To understand the relationship between Church and State we need to go to the source, and that source is not the United States Constitution. Modern-day social theory is based on an evolutionary model. This means that there is no way to account for morality, governmental jurisdictions, or separation of powers since these principles are found in the Bible. Some will argue that they can be accounted for using natural law. But Darwinism ended natural law as a basis for anything except change. 

Charles Darwin destroyed natural law theory in biological science…. His successors destroyed natural law theory in social science. In the 1920’s, quantum physics destroyed natural law theory in the subatomic world. This immediately began to undermine modern legal theory.[1]

Does anyone remember how the Senate Judiciary Committee, particularly then-Senator and now President Joe Biden, attacked Clarence Thomas for believing that the Constitution had to be interpreted in the light of a higher law theory? While the Constitution states that it is the “law of the land,” there is very little actual law in the Constitution. For example, there are no prohibitions against murder, theft, or rape. So why are these actions morally wrong? The Constitution doesn’t say. The Constitution either implements whatever moral worldview is in vogue at the time or it rests on a fixed set of external moral precepts. Thomas believed that natural law was that external law. Some present Supreme Court justices understand the need for a law external to the Constitution. They’ve appealed to International Law for the Constitution’s external moral pou sto. This is like the belief of some prominent scientists that Earth had in long ages past had been “seeded with life.” The logical question to ask is, “Where did the alien seed originate?” In legal terms, what is the foundation of International Law that gives it moral validity? Aliens? Where did they get it? DNA? “DNA neither knows nor cares,” Richard Dawkins asserts. “We just dance to its music.”

Why It Might Be OK to Eat Your Neighbor

Why It Might Be OK to Eat Your Neighbor

The most damning assessment of a matter-only cosmos devoid of a Creator is that we got to this place in our evolutionary history by acts of violence whereby the strong conquered the weak with no one to support or condemn them. Why It Might Be OK to Eat Your Neighbor repeatedly raises the issue of accounting for the conscience, good and evil, and loving our neighbor. It’s shocking to read what atheists say about a cosmos devoid of meaning and morality.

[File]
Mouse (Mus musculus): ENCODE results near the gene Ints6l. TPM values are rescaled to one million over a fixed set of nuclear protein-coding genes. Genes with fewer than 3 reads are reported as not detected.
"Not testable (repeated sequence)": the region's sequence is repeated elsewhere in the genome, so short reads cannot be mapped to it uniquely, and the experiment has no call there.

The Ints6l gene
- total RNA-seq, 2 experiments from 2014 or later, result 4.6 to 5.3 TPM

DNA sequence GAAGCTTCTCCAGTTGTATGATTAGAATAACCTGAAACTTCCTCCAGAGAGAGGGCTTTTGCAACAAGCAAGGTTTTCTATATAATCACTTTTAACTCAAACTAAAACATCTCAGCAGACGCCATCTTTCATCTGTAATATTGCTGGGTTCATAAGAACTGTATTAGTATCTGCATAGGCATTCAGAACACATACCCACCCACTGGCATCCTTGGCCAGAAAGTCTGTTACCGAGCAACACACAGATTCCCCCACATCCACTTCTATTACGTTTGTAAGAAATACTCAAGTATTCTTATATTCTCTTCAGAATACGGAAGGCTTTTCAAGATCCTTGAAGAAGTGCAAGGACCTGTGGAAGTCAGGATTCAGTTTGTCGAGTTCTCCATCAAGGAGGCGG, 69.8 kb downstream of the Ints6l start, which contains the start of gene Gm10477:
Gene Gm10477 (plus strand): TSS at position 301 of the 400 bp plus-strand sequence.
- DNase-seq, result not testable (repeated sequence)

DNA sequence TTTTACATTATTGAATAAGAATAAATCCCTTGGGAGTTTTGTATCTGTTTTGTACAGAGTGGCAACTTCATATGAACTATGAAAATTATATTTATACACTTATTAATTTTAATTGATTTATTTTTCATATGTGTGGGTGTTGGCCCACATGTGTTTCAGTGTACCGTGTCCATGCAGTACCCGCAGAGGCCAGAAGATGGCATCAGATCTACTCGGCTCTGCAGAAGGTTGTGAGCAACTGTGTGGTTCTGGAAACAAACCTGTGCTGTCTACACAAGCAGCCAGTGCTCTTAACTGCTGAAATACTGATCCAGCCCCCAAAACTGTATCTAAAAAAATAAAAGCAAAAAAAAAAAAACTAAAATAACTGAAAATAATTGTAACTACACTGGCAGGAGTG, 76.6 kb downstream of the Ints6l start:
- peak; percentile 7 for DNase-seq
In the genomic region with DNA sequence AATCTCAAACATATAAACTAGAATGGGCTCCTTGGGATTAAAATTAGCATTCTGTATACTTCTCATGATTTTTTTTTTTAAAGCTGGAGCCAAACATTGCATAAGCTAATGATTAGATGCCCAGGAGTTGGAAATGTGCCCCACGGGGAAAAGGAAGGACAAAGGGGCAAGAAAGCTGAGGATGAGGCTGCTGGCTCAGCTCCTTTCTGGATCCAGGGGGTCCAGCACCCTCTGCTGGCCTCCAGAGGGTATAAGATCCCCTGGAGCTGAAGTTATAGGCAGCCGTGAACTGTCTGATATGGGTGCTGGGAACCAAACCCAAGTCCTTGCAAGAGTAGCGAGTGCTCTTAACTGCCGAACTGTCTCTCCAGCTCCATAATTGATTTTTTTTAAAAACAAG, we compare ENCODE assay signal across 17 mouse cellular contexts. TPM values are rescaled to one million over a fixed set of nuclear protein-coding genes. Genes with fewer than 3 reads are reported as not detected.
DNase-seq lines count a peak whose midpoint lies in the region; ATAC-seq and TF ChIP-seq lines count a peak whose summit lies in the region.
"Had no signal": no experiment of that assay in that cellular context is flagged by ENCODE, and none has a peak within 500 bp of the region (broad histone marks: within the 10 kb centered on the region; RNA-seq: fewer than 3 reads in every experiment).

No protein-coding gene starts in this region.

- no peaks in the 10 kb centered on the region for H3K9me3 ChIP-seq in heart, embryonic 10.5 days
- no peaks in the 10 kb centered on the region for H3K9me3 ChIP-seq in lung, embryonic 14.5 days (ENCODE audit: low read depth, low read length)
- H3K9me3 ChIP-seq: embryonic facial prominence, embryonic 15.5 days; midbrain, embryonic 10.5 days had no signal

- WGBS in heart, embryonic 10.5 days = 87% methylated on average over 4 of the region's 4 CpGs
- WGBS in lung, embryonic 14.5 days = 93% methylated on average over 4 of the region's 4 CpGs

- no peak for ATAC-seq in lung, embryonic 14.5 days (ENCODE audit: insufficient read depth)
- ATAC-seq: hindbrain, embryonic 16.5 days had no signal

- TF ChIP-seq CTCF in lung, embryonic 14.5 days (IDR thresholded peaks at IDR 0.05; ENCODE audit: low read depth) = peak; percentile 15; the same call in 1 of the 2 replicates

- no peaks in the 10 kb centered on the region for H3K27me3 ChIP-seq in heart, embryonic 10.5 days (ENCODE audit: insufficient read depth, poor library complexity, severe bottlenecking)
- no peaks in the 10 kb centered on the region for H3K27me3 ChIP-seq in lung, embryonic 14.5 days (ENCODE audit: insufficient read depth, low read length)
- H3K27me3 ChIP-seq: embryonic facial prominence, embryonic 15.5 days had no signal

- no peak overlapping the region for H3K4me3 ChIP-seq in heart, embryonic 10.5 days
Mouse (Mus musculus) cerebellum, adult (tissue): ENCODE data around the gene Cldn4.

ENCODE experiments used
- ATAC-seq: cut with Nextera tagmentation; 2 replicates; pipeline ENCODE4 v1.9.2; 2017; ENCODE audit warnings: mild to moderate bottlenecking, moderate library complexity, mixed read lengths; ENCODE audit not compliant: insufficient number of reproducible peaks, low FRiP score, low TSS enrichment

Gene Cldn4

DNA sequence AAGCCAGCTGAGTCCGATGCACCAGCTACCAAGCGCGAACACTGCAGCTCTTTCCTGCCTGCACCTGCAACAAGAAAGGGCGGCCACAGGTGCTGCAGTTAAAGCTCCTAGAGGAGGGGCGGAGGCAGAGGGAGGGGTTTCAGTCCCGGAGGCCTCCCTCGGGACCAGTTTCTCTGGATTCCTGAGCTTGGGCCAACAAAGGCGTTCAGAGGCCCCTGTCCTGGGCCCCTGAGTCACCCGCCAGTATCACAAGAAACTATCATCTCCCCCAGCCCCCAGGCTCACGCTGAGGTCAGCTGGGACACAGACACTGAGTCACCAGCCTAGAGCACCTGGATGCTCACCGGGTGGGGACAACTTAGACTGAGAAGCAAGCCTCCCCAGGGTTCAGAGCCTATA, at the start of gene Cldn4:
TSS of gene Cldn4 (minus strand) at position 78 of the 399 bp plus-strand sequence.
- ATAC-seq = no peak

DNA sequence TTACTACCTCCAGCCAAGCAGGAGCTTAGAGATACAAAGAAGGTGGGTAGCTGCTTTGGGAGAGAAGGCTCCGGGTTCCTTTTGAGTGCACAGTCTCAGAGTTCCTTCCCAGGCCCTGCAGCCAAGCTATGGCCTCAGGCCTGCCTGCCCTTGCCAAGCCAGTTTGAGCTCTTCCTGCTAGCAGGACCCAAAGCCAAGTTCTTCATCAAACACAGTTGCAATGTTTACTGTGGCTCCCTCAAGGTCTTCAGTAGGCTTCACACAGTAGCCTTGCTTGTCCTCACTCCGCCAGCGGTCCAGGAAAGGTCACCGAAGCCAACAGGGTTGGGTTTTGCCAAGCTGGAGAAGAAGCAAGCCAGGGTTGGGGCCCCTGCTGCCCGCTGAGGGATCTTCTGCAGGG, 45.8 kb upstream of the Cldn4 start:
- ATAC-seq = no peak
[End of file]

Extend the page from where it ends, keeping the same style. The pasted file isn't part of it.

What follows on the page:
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The framers believed that “the laws of nature and of nature’s God,” a phrase found in the Declaration of Independence, were almost universally accepted. This is why Clarence Thomas could write: “We look at the Natural Law beliefs of the founders as a background to our Constitution.”[2] When the left-leaning members of the committee heard this, they went on the attack. Thomas was saying that there are fixed moral laws written into the created order that even the Constitution and its interpreters are bound to follow. During the Thomas hearings when he was being considered as a Supreme Court Justice, Biden wrote an article that appeared in the Washington Post.[3] He claimed the following for his version of natural law:

• It does not “function as being a specific moral code regulating individual behavior.”

• It is not “a static set of unchanging principles.”

• It is “an evolving body of ideals.”

And that’s the problem with Natural Law. Who gets to define what’s natural? According to Biden, natural law is whatever the courts say it is or isn’t. A Supreme Court Justice doesn’t have to believe in fixed moral principles unless, of course, it means giving women the legal right to kill unborn babies or to redefine “gender.” If there were ever fixed natural laws, the right to abortion and gender fluidity would be first in line. Of course, abortion, homosexuality, and transgenderism are against even Darwinism.

“In our system,” Biden declared, “the sole obligation of a Supreme Court justice is to the Constitution. Natural justice can supply one of the important means of understanding the Constitution, but natural law can never be used to reach a decision contrary to a fair reading of the Constitution itself.” “We the people” is the operating standard of the Constitution. If politicians can get 51 percent of the people to agree that slavery is moral, then it’s moral. Pick any political or social atrocity.